Washing in the wilderness

Summer is finally here! Where I live, that means cottages, lakes and paddling and, for some, summer camp.

So, what should we be packing for the great summer getaway? And how to keep clean without damaging the environment?

I suspect that the first thing people think about - including those who write camp supply lists - is biodegradability.

All soap – in its pure form – is biodegradable, since it is essentially a detergent (something that grabs onto dirt and loosens it from a surface) that is made from natural sources (traditionally animal fat - now often vegetable fat - and lye, a strong alkali). However, the things that are added to soap, such as fragrance, dye, sudsing agents, etc. may well not be biodegradable. Furthermore, what you think of as liquid soap may in fact be a detergent made from petrochemicals. So biodegradability - or purity in the case of soap - is desirable.

However, biodegradability is not the panacea you might think. A biodegradable product is one that can be broken down by living organisms (usually bacteria). For the process to take place, the product has to come in contact with the bacteria. For soaps, detergents, shampoos, etc. that means they have to meet the soil where the bacteria live…soap will not biodegrade if it remains in water. This is why even biodegradable soaps should be used at least 200 ft away from water sources, to prevent pollution, and why used suds should be buried 6-8 inches deep in soil. This is something that is often overlooked by campers, however environmentally aware.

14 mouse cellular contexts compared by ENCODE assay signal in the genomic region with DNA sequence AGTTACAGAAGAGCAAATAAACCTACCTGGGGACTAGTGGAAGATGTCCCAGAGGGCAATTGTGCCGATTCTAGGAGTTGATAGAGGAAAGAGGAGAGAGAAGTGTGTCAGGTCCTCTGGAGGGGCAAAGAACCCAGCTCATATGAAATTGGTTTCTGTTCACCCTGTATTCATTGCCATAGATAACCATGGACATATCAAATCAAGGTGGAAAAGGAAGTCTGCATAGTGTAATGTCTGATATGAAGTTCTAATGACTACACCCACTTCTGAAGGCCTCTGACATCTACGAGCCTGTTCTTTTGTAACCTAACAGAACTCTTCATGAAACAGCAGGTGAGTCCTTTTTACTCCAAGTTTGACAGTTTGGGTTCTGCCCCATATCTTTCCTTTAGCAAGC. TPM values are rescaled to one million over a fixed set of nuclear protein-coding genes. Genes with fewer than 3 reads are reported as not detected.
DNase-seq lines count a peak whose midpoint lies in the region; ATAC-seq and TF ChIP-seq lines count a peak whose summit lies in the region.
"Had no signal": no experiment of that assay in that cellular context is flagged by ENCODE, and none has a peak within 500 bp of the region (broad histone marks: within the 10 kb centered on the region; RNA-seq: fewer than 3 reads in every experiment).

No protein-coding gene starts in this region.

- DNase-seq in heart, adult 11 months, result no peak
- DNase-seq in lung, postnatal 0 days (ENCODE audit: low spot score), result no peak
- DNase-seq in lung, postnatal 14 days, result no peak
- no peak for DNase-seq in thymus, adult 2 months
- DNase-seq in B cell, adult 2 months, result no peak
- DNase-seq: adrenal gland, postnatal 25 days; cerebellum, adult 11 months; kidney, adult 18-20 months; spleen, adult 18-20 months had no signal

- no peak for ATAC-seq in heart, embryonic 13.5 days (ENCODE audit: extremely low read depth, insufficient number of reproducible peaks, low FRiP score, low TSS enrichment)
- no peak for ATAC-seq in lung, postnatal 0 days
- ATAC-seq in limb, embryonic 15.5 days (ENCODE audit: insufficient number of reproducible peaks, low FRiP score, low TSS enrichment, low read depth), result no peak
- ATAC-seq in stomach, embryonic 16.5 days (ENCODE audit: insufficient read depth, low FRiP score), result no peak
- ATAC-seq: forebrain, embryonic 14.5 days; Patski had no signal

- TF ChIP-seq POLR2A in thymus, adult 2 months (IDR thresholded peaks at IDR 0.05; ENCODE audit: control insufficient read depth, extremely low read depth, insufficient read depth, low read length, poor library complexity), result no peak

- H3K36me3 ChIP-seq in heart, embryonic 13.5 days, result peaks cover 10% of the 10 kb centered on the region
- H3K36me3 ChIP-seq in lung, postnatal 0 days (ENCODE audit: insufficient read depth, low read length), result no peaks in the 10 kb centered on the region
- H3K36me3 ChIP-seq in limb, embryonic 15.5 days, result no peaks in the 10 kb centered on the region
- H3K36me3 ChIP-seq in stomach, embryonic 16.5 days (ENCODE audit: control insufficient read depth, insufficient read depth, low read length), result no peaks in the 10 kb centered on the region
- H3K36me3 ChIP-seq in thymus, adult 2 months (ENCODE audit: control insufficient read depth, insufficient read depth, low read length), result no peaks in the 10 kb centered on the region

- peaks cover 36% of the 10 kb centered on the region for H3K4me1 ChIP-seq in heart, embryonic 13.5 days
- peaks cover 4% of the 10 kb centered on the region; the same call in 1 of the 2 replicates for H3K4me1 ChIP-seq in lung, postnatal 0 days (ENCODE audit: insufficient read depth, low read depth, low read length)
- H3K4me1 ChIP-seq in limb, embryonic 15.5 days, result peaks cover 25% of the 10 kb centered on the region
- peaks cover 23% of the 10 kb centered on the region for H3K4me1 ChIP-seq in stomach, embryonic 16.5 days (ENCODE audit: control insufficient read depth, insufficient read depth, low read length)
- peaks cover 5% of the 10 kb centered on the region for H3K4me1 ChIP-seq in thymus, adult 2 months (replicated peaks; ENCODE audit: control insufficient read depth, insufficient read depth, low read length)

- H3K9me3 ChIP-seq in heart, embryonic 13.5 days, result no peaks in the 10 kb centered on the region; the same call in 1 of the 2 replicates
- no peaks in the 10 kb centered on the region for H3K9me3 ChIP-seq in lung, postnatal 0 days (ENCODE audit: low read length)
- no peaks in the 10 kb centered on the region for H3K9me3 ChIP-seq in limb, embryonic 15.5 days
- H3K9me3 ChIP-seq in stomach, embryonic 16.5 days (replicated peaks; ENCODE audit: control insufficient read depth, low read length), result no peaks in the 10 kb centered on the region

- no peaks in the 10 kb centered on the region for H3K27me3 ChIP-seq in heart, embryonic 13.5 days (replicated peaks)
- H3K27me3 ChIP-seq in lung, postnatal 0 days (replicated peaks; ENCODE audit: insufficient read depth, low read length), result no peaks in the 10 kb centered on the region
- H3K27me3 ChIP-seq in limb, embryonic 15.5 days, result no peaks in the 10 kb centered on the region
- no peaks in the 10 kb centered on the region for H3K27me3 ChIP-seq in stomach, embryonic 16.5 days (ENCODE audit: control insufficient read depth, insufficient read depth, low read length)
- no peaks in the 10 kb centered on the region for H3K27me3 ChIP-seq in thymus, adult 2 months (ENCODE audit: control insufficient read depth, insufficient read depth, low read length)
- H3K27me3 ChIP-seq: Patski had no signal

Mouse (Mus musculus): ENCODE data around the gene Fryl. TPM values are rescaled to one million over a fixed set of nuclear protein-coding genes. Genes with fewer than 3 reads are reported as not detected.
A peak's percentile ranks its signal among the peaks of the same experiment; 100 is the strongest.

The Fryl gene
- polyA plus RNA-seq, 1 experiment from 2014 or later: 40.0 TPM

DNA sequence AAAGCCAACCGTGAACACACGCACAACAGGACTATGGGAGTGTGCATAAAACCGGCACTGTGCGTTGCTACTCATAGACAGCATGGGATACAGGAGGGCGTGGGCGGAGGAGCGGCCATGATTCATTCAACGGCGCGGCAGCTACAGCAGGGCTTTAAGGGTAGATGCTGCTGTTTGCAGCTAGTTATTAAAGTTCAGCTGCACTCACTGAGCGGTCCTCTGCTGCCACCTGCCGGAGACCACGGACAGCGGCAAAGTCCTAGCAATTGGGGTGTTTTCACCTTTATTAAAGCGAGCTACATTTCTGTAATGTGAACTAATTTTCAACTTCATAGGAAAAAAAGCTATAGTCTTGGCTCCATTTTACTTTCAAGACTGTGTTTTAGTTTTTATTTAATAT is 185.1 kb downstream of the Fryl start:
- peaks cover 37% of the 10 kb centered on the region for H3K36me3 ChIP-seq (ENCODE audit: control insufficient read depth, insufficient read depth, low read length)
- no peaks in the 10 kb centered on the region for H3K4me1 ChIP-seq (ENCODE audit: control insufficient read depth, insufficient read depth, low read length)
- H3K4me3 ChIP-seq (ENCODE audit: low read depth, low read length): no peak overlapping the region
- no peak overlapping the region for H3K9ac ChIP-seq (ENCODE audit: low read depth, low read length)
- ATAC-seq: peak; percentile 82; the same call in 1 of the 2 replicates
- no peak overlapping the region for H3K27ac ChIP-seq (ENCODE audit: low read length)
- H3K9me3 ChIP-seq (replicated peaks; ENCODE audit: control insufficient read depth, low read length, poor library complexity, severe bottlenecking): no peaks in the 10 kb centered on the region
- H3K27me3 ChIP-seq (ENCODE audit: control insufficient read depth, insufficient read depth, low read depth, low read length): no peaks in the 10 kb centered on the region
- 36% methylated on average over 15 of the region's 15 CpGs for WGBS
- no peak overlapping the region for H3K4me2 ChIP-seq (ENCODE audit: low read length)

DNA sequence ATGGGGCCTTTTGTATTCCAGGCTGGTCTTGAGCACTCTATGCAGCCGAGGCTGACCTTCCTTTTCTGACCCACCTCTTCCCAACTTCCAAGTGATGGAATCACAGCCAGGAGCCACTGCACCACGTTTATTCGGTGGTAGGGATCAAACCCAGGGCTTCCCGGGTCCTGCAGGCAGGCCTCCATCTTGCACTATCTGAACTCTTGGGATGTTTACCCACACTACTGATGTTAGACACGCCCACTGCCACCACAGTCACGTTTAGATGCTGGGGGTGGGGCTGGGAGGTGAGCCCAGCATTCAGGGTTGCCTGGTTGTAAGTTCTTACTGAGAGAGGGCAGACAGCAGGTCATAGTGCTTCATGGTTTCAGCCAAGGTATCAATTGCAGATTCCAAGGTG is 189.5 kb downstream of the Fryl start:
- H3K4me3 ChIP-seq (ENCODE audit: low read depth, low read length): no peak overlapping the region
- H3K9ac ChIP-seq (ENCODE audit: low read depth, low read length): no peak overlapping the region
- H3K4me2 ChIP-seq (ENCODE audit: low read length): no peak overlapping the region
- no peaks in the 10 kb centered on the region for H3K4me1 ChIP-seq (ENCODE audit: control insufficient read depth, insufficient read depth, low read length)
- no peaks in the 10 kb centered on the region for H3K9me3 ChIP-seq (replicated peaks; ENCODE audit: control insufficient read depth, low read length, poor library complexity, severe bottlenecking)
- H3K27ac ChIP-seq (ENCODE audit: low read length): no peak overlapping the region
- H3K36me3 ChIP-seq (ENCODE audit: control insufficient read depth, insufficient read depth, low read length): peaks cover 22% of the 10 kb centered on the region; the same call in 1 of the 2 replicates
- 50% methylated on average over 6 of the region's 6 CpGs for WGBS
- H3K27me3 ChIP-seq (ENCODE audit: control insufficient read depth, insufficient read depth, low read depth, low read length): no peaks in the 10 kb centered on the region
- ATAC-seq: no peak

Another concern is that some biodegradable products contain sudsing agents, etc., that are known skin irritants (such as sodium lauryl/laureth sulphate) and that we might otherwise choose to avoid. Since ingredient labelling is not compulsory it is hard to make a call on this. My advice is that if companies do not disclose product ingredients, you might want to avoid them.

In fragile, natural environments, for those few fleeting months of summer, why not err on the side of caution and choose products that are as natural as possible? You might not get the lather you expect from your regular products, but maybe you can live without this for short while.

Here are some liquid soap and shampoo suggestions from the Environmental Working Group
small olivier
. I am just about to pick up products from Olivier Soaps, a New Brunswick company which scores a zero (best) on shampoo and soap and which sells both on-line and at a variety of bricks and mortar stores (including at a franchise store in Old Chelsea, Quebec).

Two final pieces of information.

First, a quick note on phosphates and lakes (which are a bad mix). Canada banned phosphates from laundry detergent in the 1970s and in 2010 both Canada and 16 US states banned phosphates in dishwasher detergents. So many of us do not have to worry about that problem any more. (Interestingly, this is an area in which the EU lags North America: it is only this year that the EU banned phosphates in laundry detergents and its ban for dishwasher products will not come into effect before 2015.)

Second a plea NEVER to purchase products containing the anti-microbial agent Triclosan (that means no anti-bacterial soaps, sponges, toothbrushes, baby toys, etc.). Triclosan - which is in up to three quarters of liquid soaps and nearly a third of bar soaps - has numerous harmful effects, including increasing antibiotic resistance, producing highly toxic dioxins and destroying aquatic ecosystems, due to its effects on algae. A very bad choice for the home and an even worse one for the cottage.

Last, but not least, think wash cloth and water when in the wilderness. We do not always need soap to keep clean.

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